Technological disruptors are coming after Canadian grocers. Whether the disruptor is Amazon.com, Inc. (NASDAQ:AMZN), Wal-Mart Inc. (NYSE:WMT), or Chef’s Plate, it’s clear that Canada’s grocers are facing an uphill battle, as the new wave of competition has superior technologies and logistics capabilities, which I believe will be too much to handle. In this piece, I’m going to focus on Loblaw Companies Ltd. (TSX:L), a major Canadian grocer that I’m most familiar with. I used to own shares but dumped my entire position following Amazon’s earlier-than-expected entry into the Canadian grocery scene. I’ve had the opportunity to use its Click & Collect service,…
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Technological disruptors are coming after Canadian grocers. Whether the disruptor is Amazon.com, Inc. (NASDAQ:AMZN), Wal-Mart Inc. (NYSE:WMT), or Chef’s Plate, it’s clear that Canada’s grocers are facing an uphill battle, as the new wave of competition has superior technologies and logistics capabilities, which I believe will be too much to handle.
In this piece, I’m going to focus on Loblaw Companies Ltd. (TSX:L), a major Canadian grocer that I’m most familiar with. I used to own shares but dumped my entire position following Amazon’s earlier-than-expected entry into the Canadian grocery scene.
I’ve had the opportunity to use its Click & Collect service, which will be a critical part in the company’s success if it’s going to survive the onslaught by innovators who will inevitably put a major dent in the top and bottom lines of Loblaw. This is a severe case of moat erosion for which there is no simple solution. I think the general public has downplayed Amazon’s entry into the Canadian grocery scene.
How is Loblaw embracing tech so far?
Loblaw will eventually have a grocery-delivery platform in place, but I don’t think it will be without its problems in the early stages, especially since management is moving into uncharted territory with both new tech and logistics.
For now, Loblaw is ironing out the wrinkles in its Click & Collect service, which may seem like an incredibly efficient way for customers to buy their groceries, but it’s apparent that the online platform is lacking in features versus Amazon or Wal-Mart, which are more intuitive and faster to use.
I had the chance to use the Click & Collect platform at a Loblaw’s Superstore over the past month, and my experiences were mixed, to say the least. It was definitely convenient to have your groceries loaded for you without needing to step into the store, but interacting with the online interface could be a huge pain. Click & Collect is a great concept on paper, but as of right now, the digital platform has a boat-load of bugs and broken pages, and the user experience, I believe, is severely lacking in comparison to Amazon.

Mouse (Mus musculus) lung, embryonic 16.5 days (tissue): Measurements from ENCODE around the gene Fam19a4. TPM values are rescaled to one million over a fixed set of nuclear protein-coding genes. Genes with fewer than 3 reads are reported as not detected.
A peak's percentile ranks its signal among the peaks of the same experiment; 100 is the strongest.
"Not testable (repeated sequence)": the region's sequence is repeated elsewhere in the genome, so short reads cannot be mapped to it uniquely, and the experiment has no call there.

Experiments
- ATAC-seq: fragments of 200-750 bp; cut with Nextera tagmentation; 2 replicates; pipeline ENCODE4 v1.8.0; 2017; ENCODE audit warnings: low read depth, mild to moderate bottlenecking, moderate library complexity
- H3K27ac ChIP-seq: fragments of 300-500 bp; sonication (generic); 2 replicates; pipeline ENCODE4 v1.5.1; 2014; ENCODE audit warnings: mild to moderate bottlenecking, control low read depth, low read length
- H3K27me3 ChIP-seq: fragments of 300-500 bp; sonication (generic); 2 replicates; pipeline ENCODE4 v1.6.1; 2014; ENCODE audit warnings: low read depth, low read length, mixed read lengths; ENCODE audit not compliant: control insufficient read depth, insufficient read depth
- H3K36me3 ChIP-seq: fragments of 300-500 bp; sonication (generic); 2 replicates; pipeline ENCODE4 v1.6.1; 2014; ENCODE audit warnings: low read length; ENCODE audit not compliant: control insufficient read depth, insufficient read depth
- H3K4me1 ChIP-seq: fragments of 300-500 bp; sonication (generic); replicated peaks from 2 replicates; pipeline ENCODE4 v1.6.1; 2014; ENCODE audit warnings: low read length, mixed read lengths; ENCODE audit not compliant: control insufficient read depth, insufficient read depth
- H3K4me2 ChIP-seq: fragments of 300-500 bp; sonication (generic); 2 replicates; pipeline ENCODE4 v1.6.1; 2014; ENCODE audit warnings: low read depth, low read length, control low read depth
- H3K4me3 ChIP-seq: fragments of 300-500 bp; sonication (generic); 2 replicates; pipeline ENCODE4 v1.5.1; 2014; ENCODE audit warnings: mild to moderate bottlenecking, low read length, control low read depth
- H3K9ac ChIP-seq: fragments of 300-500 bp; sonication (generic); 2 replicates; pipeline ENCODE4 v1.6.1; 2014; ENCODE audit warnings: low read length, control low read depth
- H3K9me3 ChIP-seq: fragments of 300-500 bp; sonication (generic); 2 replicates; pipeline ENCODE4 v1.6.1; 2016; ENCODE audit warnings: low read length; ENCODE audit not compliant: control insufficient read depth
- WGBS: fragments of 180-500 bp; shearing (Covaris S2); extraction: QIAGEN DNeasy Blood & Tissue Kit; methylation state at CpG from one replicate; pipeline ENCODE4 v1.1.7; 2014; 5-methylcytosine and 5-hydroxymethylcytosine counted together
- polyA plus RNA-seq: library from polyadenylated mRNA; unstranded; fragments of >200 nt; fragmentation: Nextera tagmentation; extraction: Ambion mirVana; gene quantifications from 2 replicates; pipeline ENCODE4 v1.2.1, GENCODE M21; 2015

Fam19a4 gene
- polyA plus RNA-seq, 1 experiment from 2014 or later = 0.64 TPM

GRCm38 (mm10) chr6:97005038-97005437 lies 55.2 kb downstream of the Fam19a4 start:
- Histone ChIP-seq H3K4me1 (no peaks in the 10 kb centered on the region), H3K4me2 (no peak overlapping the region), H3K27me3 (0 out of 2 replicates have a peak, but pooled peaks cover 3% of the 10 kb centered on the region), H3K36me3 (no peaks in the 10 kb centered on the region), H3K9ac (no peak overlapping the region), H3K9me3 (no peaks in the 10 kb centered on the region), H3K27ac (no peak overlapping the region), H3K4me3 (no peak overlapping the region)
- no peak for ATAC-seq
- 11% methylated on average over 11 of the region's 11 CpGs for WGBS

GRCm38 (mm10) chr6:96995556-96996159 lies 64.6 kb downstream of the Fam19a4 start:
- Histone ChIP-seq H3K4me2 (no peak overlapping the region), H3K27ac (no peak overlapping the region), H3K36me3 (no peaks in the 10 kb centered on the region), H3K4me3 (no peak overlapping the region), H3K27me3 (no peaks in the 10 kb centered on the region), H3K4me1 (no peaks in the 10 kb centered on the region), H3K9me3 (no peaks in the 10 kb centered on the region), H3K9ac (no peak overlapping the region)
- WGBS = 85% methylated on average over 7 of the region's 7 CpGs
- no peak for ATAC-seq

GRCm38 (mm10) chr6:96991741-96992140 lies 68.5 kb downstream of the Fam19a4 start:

Sure, these issues with Click & Collect can be easily fixed, but given Amazon’s quicker-than-expected entry into the Canadian grocery space, I fear that Loblaw may quickly fall behind, given it’s being forced to play on Amazon’s turf when it comes to technological innovation and logistics.
In addition, Amazon is no stranger to razor-thin margins, so Loblaw stands to be squeezed over the next few years — more so if it’s unable to leverage technology in a more effective manner. Millennials are quick embracers of technology, and the last thing they want to do is call someone if there’s an issue with their order, especially since Click & Collect is primarily built around calling for service.
At the particular Superstore location I go to, a considerable chunk of items I selected were out of stock, and these were mainly pantry items or non-perishables, which shouldn’t be selling out at such a quick rate. I don’t know if it’s a problem with my particular location, but I find that about 15% of the items that I add to my cart end up being out of stock when I pick up my grocery haul. The substitute item feature, although seemingly convenient, is not at all a great experience when you have to call a representative to tell them that the item substitution they made wasn’t the one that you were hoping for.
For example, a bag of chips may be replaced with a similar bag of chips at a considerably higher price. Also, many seemingly basic items, like ground beef, were out of stock with no substitutions available. Add a barrage of site crashes, and you’ve got a platform that’s barely usable at this stage.
Take my experience with a grain of salt, but I’d encourage investors to try out the new Click & Collect system for themselves, as I believe it plays a gigantic role in the future success of the company’s adaptation efforts and is an early sign of how the company is likely to fare as it makes a deeper dive into tech. When preparing to fight off Amazon, there’s zero room for error.
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Fool contributor Joey Frenette has no position in any of the stocks mentioned. John Mackey, CEO of Whole Foods Market, an Amazon subsidiary, is a member of The Motley Fool’s board of directors. David Gardner owns shares of Amazon. The Motley Fool owns shares of Amazon.